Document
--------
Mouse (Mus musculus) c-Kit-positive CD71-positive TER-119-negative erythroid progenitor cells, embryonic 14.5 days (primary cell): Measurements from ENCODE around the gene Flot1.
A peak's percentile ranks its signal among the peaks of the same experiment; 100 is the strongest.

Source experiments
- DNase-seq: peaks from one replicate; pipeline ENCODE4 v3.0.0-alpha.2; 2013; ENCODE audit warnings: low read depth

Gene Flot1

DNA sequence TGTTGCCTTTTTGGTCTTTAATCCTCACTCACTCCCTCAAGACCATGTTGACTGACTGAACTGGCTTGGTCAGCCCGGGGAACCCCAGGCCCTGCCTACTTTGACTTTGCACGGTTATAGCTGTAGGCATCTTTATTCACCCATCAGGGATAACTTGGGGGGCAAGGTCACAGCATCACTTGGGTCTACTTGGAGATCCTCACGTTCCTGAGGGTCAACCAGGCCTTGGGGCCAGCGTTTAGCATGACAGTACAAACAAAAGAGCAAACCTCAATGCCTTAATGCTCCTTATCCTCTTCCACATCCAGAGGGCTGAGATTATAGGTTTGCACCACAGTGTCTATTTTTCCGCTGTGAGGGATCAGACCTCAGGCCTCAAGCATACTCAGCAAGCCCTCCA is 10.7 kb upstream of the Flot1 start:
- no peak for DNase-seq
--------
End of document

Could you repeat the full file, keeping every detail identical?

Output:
Mouse (Mus musculus) c-Kit-positive CD71-positive TER-119-negative erythroid progenitor cells, embryonic 14.5 days (primary cell): Measurements from ENCODE around the gene Flot1.
A peak's percentile ranks its signal among the peaks of the same experiment; 100 is the strongest.

Source experiments
- DNase-seq: peaks from one replicate; pipeline ENCODE4 v3.0.0-alpha.2; 2013; ENCODE audit warnings: low read depth

Gene Flot1

DNA sequence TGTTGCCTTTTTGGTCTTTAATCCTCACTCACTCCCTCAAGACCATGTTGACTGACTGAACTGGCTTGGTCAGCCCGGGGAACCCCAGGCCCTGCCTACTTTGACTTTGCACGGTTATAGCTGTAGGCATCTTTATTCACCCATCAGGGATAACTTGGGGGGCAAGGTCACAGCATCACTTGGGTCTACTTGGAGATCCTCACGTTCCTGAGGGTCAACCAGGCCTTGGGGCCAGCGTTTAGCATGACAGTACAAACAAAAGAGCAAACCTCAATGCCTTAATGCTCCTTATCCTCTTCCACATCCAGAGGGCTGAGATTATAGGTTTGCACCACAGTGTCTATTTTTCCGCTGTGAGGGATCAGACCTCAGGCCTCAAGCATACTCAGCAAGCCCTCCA is 10.7 kb upstream of the Flot1 start:
- no peak for DNase-seq